Bacteria living on the skin of frogs could save them from a deadly virus, new research suggests.
Ranavirus kills large numbers of European common frogs – the species most often seen in UK ponds – and is one of many threats facing amphibians worldwide.
Scientists from the University of Exeter and ZSL’s Institute of Zoology compared the bacteria living on frogs – known as their “microbiome” – from groups with varying history of ranavirus.
They found that populations with a history of outbreaks had a “distinct” skin microbiome when compared to those where no outbreaks had occurred.
“Whether a population of frogs becomes diseased might depend on the species of bacteria living on their skin,” said Dr Lewis Campbell.
“Ranavirus is widespread, but its presence in the environment doesn’t necessarily mean frogs become diseased – there appears to be some other factor that determines this.
“The skin is often the first infection point in ranavirus, and the first stage of the disease can be skin sores.
“It’s possible that the structure of a frog’s microbiome – the mix of bacteria on its skin – can inhibit the growth and spread of the virus so it can’t reach a level that causes disease.
“While the results of our study demonstrate a clear link between the frog skin microbiome and disease, further research will be need to understand the exact mechanisms which cause this relationship to form.”
Laboratory trials will help establish whether a history of ranavirus infection causes the microbiome differences, or whether these are pre-existing differences that predispose some populations to infection.
The scientists tested the skin bacteria of more than 200 wild adult European common frogs (Rana temporaria) from ten populations.
They found that the microbiome of individual frogs is usually most similar to that of others in the same population (those living in the same geographical area), but that populations with the same disease history were more similar to each other than to populations of the opposite disease history.
Even though amphibians can partially “curate” their microbiome by producing proteins that benefit specific bacteria, they are limited to those bacteria which are available in their environment.
Ranavirus can wipe out entire common frog populations and, though the new findings need further investigation, the researchers hope their work could help the species.
Dr Xavier Harrison said: “There’s growing evidence that skin bacteria may protect amphibians from lethal pathogens such as chytrid fungus, and that we can develop cocktails of probiotic bacteria to prevent vulnerable individuals from contracting disease.
“Our work suggests that given enough effort and research, similar probiotic therapies may be effective against ranavirus.”
Learn more: Skin bacteria could save frogs from virus
The Latest on: Frogs
via Google News
The Latest on: Frogs
- Rare Glass Frogs Seen In The Bolivian Andes For First Time In 18 Yearson January 29, 2020 at 8:07 am
A teeny species of frog with a see-through belly has been spotted in Bolivia for the first time in 18 years. Earlier this month, a team of conservationists found three Bolivian Cochran frogs living in ...
- Chile's Loa water frogs on the verge of extinctionon January 29, 2020 at 12:18 am
The focus has shifted to encouraging the survivor’s to feed and reproduce in captivity, the frog’s last chance for survival Santiago: When Chilean scientists last year discovered 14 Loa water frogs ...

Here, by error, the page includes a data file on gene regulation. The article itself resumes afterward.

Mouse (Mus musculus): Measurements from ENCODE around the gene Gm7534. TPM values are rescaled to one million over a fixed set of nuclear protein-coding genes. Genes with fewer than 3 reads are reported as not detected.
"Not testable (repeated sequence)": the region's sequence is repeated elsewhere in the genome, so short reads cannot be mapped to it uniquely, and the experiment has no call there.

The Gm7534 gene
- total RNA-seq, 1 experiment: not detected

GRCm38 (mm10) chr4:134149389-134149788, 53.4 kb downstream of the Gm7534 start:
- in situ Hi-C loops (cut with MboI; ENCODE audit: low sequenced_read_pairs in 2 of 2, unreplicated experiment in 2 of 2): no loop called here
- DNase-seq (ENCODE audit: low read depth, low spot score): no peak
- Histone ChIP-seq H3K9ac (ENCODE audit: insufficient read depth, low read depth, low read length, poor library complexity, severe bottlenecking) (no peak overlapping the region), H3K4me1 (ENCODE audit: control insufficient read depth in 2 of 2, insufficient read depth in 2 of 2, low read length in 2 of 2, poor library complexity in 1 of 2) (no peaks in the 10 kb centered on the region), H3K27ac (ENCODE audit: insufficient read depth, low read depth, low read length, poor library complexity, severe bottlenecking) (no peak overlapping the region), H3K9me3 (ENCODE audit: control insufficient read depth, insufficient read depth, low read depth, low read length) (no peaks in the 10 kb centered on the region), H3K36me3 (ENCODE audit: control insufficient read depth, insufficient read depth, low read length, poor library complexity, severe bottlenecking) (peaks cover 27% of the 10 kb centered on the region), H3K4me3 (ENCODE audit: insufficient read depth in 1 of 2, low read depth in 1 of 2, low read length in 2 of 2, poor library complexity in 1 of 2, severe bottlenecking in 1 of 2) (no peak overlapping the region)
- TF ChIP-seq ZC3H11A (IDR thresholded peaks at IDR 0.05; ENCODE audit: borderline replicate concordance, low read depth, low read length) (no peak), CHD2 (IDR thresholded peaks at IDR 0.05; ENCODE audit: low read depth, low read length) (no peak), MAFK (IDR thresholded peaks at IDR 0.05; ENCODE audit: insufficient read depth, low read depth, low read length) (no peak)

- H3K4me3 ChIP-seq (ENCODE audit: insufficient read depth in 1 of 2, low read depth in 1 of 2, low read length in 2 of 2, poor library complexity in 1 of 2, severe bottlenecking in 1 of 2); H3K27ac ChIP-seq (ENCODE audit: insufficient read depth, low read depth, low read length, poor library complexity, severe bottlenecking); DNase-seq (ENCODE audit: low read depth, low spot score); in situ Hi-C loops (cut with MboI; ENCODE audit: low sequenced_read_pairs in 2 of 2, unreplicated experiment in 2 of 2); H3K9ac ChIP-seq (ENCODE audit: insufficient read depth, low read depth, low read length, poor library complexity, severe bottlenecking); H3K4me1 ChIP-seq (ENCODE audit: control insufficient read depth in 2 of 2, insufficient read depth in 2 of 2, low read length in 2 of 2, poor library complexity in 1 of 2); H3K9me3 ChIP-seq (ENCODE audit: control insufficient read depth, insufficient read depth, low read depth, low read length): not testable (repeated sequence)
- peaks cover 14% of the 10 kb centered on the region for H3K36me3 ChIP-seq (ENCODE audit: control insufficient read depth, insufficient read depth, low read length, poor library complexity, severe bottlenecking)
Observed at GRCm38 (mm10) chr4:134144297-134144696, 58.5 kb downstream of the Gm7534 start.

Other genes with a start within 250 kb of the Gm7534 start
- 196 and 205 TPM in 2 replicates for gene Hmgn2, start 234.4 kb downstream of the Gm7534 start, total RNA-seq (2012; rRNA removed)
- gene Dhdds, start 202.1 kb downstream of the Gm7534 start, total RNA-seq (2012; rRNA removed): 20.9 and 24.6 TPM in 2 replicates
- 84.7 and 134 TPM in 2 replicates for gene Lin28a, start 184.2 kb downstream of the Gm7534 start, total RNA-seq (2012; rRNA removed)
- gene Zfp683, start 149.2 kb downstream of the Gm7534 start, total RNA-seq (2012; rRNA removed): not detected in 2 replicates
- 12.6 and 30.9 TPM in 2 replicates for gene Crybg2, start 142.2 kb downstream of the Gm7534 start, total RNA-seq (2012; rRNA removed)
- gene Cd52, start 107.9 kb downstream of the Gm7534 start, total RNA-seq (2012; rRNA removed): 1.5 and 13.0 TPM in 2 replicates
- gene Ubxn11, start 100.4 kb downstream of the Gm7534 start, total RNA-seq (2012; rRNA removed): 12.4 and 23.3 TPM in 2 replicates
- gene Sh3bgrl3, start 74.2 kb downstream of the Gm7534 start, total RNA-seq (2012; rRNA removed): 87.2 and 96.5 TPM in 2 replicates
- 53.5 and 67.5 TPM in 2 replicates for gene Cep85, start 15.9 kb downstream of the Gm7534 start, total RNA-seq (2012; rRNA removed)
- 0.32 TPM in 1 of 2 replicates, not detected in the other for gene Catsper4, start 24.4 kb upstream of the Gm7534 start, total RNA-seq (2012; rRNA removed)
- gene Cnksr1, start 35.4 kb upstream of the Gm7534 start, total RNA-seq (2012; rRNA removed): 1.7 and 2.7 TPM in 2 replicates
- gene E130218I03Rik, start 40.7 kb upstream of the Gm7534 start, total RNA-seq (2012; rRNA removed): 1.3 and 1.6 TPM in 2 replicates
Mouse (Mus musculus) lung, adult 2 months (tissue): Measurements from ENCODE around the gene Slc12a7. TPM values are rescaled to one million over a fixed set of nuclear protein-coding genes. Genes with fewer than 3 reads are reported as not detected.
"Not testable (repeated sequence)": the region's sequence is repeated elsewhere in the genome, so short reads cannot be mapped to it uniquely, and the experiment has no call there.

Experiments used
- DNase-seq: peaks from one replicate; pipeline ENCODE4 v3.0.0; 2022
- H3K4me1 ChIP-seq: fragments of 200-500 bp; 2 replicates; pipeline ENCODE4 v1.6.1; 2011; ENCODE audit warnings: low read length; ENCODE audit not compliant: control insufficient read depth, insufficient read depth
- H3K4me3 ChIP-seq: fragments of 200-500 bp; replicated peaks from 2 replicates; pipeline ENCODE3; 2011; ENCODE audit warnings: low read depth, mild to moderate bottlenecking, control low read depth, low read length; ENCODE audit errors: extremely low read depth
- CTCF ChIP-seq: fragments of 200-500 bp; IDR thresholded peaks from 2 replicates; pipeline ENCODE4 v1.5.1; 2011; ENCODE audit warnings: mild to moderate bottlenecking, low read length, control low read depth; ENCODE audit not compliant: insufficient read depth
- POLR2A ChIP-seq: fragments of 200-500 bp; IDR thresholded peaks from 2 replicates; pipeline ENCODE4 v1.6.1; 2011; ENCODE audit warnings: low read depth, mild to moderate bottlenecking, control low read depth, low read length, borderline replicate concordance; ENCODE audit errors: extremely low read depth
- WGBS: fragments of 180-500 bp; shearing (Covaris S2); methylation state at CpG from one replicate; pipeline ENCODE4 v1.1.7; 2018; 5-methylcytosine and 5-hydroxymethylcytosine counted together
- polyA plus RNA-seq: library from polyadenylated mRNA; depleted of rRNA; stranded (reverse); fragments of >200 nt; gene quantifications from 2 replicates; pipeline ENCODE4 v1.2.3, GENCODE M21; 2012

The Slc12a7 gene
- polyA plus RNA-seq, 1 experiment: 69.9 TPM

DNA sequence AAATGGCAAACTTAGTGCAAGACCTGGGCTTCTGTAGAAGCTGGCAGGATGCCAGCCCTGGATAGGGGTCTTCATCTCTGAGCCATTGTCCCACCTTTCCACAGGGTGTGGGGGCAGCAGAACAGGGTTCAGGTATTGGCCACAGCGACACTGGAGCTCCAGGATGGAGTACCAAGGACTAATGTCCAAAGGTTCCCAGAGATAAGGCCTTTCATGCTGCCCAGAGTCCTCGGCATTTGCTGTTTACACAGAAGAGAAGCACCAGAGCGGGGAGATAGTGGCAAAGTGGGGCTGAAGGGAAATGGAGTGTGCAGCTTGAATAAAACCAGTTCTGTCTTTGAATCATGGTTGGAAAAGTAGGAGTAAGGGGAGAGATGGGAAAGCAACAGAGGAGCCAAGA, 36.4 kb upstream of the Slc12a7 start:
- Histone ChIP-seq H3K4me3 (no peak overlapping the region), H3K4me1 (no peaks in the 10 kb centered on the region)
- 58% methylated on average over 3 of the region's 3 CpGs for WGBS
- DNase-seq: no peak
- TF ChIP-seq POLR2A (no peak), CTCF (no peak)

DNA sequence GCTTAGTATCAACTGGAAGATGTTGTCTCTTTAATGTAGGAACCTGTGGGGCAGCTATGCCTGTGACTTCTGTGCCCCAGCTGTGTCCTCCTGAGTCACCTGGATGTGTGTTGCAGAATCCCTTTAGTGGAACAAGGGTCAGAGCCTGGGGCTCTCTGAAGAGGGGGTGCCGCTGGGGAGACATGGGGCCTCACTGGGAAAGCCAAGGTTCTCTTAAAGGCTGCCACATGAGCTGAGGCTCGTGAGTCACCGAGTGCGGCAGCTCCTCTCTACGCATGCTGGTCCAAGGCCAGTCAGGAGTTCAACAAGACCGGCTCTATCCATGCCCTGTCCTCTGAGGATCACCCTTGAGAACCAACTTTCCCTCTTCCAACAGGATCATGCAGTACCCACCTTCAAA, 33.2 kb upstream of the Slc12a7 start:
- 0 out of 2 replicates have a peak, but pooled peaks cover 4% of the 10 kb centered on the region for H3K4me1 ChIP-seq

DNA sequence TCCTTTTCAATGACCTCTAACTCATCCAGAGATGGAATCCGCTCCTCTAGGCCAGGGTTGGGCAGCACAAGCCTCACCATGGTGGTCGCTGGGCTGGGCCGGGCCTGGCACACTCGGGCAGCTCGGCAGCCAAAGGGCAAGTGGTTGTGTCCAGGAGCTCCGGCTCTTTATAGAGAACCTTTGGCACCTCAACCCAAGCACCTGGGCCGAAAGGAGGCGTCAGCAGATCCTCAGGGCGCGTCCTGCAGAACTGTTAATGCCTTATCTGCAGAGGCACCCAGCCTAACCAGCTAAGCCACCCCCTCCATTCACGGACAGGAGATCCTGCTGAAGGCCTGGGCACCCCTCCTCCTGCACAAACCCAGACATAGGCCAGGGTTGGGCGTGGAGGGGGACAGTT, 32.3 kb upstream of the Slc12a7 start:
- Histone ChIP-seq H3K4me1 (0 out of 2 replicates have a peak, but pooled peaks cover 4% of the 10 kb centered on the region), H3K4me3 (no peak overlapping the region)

- Chilean scientists scramble to save last of desert frogs from extinctionon January 28, 2020 at 6:17 pm
When Chilean scientists last year discovered 14 Loa water frogs struggling to survive in a nearly dry river bed in the country's northern desert, the clock began ticking. The tiny, dark-spotted ...
- Manor’s Lemear commits to TCU, plans on being a ‘playmaker’ for Horned Frogson January 28, 2020 at 4:30 pm
TCU football landed its second commitment for the 2021 recruiting class on Tuesday night. Manor defensive back Devin Lemear announced his intentions to play for the Horned Frogs. Lemear is the first ...
- Bolivia’s Rare ‘Glass Frogs’ Seen for the First Time in Almost Two Decadeson January 28, 2020 at 10:20 am
Conservationists rediscovered the Bolivian Cochran frogs, more commonly known as “glass frogs” for their vitreous bellies that reveal their internal organs, on January 8 in the Carrasco National Park, ...
- TCU receiver Jalen Reagor shines one final time in a Horned Frogs uniformon January 28, 2020 at 3:00 am
Blacklock started all 12 games for the Horned Frogs in 2019, finishing with 40 tackles, including nine for loss and a team-leading 3 1/2 sacks. He also had three QB hurries. Blacklock was a first-team ...
- Rare 'Glass Frogs' With Transparent Stomachs Have Been Found in Bolivia for the First time in 18 Yearson January 28, 2020 at 2:42 am
Conservationists say they rediscovered a rare species of glass frog, the Bolivian Cochran frog, during a rescue mission in Carrasco National Park. The frog has not been seen in Bolivia for 18 years.
- Translucent frogs seen for first time in 18 yearson January 28, 2020 at 12:54 am
Conservationists spot three rare "glass frogs" in a Bolivian national park.
- Glass Frogs Reappear In Bolivia After 18 Yearson January 27, 2020 at 1:52 pm
A rare species of frog native to the eastern slopes of the Bolivian Andes has been spotted in the South American country for the first time in 18 years, the investigation team that made the discovery ...
- TCU 65, #18 Texas Tech 54: Frogs upend Red Raiders to stay perfect at homeon January 21, 2020 at 8:31 pm
Fort Worth, Texas - TCU upset #18 Texas Tech on Tuesday night 65-54, thanks to 27 points from senior Desmond Bane and an incredible defensive effort. In addition to Bane ’s 27 points he pulled down ...
via Bing News